Laugh out loud


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They’re not the typical super heroines that one might expect to see, but after two sold-out seasons, the comedic femme fatales of Super Kam have certainly proven their prowess in bringing the laughs with their unabashedly bawdy, risqué routines. 

In fact, the comedians stake their confidence in the title of the comedy extravaganza itself, as Super Kam 3: It Gets Better promises completely all-new jokes this time, well almost. “If there are any old jokes, it’ll be from too long ago for anyone to remember it,” quipped Joanne Kam Poh Poh, the show’s well-known creator and anchor. 

Often acknowledged as the queen of Malaysian comedy, albeit with an infamous reputation, Kam has spent the last few years actively gathering and creating platforms for female comedians in what, she has time and again highlighted, is a male-dominated industry. 

At Super Kam 2 last year, mixed crowds of men and women both in Kuala Lumpur and Penang laughed out loud at stand-up comedy sets by Kam, a very talented Shamaine Othman, Singapore’s Sharul Channa and veteran Bibi K Poh, who replaced Daphne Iking from the first season. 

The same line-up remains this year. “When you find girls you want to work with, can jive with and have chemistry, you don’t want to mess that up,” says Kam adding, “Because [it] just worked so well the last time, whatever is not broken let’s not try to fix it.” 

Opening with a five-minute part two Super Kam movie directed by Gavin Yap that is described as “a la 50 Shades of Grey”, the heroines will come out with their opening dance number alongside the only male in the show, Papi Zak, who hosts. 

“Then the stand-up comedy starts,” says Kam, who points out that it is still essentially a stand-up show, though a lot more dressy and creatively unconstrained in terms of ways to entertain. 

She hints at new things but maintains that the show will retain its characteristic raunchy humour from the female point of view. “We are trying a lot of new stuff. I’m trying a lot of new stuff. People expect me to do the sexual jokes, because it’s me,” Kam adds with a smile, “I will give them what they want, but maybe I will give them a little more.” 


And while the experienced comedian — who began her career in Singapore as an entertainer alongside the likes of drag comedian Kumar and Gurmit Singh — is candid that testing out the all-new material for Super Kam 3 is scary, but the team effort does make it better. 

Praising her one time protégé and current rising star, Shamaine, who is a proving a talented comedy writer, Kam continues frankly, “I think I’ve always felt like the ‘big mak ayam’ (mother hen). I’m not afraid, because everyone’s humour is different,” she says, “When I met Sharul, she’s really, really good, but her humour is different from mine. There is a platform for everybody to have their moment.” 

That platform has gone beyond just Kuala Lumpur: Super Kam 3: It Gets Better has been picked to open the Singapore Comedy Fringe Festival on June 9. Along with shows in Johor Baru, Penang, as well as Kota Kinabalu and Kuching later in the year, Kam’s investment into a fresh new breed of comedy styles and faces is clearly paying off.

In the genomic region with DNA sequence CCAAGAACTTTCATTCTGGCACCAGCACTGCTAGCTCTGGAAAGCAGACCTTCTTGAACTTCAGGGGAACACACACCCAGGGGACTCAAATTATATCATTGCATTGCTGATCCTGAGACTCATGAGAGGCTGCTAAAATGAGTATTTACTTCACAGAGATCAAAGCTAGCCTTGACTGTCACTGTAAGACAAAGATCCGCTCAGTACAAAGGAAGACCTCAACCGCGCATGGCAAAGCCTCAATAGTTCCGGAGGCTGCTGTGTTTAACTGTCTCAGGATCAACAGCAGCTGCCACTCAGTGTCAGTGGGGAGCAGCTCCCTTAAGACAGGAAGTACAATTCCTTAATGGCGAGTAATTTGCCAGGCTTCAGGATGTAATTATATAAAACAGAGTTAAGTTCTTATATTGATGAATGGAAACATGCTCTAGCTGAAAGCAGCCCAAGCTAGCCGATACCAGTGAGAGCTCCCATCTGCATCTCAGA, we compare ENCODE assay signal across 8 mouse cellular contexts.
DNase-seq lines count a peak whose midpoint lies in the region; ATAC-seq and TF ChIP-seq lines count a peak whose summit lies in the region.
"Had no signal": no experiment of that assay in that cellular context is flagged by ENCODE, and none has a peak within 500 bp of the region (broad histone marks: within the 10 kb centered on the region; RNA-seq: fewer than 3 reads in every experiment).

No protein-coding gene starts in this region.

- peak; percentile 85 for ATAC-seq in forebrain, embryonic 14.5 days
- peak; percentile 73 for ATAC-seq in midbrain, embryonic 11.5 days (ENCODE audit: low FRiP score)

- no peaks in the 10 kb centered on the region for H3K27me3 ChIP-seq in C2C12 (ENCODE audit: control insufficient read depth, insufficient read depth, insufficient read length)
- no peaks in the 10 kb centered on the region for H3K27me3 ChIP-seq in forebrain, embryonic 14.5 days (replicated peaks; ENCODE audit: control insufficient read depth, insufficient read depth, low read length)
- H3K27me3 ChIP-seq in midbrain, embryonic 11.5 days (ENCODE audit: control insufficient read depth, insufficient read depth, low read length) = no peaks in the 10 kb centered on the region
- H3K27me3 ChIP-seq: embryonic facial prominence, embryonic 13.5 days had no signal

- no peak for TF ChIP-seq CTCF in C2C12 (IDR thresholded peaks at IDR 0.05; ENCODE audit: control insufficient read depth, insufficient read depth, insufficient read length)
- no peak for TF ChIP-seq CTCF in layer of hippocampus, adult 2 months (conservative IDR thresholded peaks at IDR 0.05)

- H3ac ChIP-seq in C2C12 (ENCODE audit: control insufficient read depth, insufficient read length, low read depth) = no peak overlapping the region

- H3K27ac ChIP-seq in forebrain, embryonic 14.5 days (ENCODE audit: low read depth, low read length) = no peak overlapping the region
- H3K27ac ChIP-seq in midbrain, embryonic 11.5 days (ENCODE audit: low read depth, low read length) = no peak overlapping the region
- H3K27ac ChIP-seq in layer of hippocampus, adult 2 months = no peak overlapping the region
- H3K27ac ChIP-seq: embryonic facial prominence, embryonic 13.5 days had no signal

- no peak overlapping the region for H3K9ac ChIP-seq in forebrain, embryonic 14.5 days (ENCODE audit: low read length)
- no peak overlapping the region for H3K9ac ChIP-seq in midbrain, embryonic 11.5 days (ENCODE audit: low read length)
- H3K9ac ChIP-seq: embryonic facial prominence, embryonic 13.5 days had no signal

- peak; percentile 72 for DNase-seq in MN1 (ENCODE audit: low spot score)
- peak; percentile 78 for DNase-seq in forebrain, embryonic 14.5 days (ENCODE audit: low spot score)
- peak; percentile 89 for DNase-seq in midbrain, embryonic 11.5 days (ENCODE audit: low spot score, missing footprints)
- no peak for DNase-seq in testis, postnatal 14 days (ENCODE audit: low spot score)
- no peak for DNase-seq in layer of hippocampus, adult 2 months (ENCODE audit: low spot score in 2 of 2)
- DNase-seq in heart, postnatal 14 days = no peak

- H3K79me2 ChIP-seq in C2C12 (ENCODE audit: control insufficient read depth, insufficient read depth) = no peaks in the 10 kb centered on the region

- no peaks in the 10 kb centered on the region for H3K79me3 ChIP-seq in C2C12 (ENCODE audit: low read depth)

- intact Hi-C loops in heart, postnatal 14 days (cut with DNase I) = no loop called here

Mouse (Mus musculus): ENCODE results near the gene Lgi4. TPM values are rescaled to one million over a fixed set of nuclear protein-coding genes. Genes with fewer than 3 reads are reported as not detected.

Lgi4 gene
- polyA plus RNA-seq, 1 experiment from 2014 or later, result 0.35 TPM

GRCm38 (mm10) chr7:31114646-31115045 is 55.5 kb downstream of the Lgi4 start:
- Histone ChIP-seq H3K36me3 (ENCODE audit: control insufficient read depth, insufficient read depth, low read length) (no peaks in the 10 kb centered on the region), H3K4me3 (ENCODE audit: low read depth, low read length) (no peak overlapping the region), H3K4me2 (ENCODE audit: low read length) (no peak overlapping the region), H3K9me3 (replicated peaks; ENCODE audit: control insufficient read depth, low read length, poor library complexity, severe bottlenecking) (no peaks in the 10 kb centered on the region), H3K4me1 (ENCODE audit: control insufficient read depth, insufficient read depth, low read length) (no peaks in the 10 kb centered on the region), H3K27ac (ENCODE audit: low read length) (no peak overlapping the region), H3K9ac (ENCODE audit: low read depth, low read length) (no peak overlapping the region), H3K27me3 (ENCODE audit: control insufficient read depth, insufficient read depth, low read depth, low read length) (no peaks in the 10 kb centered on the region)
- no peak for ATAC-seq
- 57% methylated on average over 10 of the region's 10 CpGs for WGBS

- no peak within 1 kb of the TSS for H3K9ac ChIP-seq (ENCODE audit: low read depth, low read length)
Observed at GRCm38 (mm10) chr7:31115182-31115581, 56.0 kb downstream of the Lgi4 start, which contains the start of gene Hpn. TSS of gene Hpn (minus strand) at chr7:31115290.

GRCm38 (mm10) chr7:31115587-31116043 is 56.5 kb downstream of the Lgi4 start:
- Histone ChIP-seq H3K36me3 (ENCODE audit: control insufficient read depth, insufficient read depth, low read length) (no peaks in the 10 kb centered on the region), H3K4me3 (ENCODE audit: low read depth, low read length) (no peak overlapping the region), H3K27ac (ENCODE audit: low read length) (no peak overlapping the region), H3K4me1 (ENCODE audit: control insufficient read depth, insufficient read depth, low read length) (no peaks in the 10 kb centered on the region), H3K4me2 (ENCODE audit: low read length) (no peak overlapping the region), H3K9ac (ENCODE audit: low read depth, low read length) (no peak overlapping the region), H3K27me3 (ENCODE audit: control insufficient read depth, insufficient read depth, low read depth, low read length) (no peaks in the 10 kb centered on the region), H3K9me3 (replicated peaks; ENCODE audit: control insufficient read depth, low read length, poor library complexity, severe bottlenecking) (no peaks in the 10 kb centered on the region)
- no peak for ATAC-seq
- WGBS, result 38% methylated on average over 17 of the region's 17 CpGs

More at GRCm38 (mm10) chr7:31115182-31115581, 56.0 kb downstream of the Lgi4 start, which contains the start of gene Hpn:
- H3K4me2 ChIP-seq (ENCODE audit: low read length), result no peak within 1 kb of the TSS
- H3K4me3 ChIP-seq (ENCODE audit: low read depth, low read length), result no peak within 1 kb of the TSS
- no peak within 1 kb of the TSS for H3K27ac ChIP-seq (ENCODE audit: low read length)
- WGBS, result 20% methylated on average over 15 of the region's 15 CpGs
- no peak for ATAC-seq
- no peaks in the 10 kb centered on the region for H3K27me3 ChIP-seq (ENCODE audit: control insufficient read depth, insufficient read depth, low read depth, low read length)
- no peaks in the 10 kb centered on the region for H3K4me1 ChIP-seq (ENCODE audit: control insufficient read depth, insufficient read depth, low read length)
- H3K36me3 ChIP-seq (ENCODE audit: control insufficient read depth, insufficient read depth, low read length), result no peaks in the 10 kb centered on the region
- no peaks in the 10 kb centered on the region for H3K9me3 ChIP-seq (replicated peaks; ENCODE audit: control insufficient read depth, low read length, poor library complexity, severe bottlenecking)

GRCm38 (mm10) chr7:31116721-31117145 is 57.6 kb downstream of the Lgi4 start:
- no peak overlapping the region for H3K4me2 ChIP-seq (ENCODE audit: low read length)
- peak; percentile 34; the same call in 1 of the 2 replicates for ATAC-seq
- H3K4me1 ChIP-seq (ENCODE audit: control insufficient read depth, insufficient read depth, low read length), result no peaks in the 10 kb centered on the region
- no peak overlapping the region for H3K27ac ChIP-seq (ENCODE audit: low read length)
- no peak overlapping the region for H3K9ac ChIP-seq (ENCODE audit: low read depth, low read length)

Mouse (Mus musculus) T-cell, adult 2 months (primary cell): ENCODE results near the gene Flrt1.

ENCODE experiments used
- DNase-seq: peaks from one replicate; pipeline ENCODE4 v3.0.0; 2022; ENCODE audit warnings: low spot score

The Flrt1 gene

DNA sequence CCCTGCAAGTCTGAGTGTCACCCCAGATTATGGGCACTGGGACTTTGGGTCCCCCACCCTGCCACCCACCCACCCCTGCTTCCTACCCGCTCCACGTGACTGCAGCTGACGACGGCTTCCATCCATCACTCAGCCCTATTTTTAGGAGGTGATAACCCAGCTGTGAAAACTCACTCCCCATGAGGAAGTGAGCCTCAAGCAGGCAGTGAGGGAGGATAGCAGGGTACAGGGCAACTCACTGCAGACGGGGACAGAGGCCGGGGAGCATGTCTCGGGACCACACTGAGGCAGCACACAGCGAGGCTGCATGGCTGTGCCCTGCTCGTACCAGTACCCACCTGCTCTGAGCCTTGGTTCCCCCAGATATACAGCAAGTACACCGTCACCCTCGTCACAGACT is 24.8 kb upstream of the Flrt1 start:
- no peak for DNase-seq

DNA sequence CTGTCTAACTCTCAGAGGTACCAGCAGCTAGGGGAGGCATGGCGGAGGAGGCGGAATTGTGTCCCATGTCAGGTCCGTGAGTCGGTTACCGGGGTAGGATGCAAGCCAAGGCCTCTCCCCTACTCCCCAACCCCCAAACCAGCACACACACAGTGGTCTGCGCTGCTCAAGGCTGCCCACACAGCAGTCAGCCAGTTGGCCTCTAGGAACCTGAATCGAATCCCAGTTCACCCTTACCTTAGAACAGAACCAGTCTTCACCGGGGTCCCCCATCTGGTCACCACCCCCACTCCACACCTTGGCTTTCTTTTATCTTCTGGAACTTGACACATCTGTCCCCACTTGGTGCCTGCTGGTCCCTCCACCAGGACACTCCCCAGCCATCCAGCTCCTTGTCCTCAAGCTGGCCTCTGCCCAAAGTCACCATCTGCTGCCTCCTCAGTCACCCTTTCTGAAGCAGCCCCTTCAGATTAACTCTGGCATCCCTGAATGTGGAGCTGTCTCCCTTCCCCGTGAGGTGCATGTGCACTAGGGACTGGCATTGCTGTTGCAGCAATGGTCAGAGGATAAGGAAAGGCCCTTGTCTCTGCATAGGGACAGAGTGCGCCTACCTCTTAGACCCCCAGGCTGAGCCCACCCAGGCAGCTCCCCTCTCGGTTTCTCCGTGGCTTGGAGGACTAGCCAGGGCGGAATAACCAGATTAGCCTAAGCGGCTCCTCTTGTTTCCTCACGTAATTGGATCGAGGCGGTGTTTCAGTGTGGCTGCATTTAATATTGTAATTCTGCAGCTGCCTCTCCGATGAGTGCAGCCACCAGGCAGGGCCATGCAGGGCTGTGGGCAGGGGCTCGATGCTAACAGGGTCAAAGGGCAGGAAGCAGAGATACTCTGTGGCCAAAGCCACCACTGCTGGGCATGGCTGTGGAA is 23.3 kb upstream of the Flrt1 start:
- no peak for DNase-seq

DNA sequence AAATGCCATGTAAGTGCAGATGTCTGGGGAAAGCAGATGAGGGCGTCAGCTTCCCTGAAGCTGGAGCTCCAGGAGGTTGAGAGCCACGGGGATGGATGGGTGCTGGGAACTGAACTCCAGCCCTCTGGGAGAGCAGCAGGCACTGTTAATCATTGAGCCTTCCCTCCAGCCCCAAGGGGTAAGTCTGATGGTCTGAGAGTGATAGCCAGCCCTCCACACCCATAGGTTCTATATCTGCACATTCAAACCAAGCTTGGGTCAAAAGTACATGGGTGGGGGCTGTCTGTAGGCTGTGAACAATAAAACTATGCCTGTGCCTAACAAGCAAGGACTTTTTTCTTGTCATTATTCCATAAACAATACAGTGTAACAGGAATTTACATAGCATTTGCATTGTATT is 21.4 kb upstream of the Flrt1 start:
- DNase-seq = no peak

Last month the comedian also organised a search for Malaysia’s next female stand-up comic to a packed out crowd at Crackhouse Comedy Club, where 14 female contestants took part. 

“We didn’t know it was going to be that successful,” says Kam of her initial doubts that female wannabe comedians will come forward. “We had to turn people away. People were waiting at the staircase to come up. I think it goes to prove that the time is now for women to take the stage,” she emphasises. 

Winner Pauline Nisha Sundrum, who has no prior experience in comedy except for being the “funny girl” in her office at Capital FM, along with first runner-up, Kimberley S’ng, a beatboxer and financial analyst, will be doing the pre-show on Super Kam 3.

“They are all set,” says Kam, who conducted a workshop with both and a few other contestants to improve their presentation and delivery. “Besides being naturally funny, Nisha is confident the moment she came up. Her punchlines were also delivered well and clearly.” 

She says that the audience will also be in for a treat with S’ng’s set, which will incorporate beatboxing and be based on the contradictions in her life. 

Now that a brand has been built, Kam says it has to be kept going, along with more open mic events for female comedians. 

However, along with an upcoming business enterprise she’s working on, Kam has her hands full. For a moment, she says she might slow down next year, but then reverses her statement, “ But then you don’t know. See today, I’ve got people inviting me down to Singapore, Bali for shows… So you can’t say. I won’t stop, I think I will still be doing Super Kam and all that, but maybe smaller showcases, where I won’t be the highlight.” 

For now at least, it would seem the work goes on. “We need to encourage females to come on stage. And if I am the catalyst to do it, then we have to work to get it up. There’s so few of us anyway, we could support and feed off each other.” 


Presented by ToniQ Creative, Super Kam 3: It Gets Better will be playing at the PJ Live Arts Theatre, Jaya One from May 27-31. Tickets are priced at RM38 (students only), RM58 and RM68. To purchase, call (03) 7960 0439 or


This article first appeared in The Edge Financial Daily, on May 25, 2015.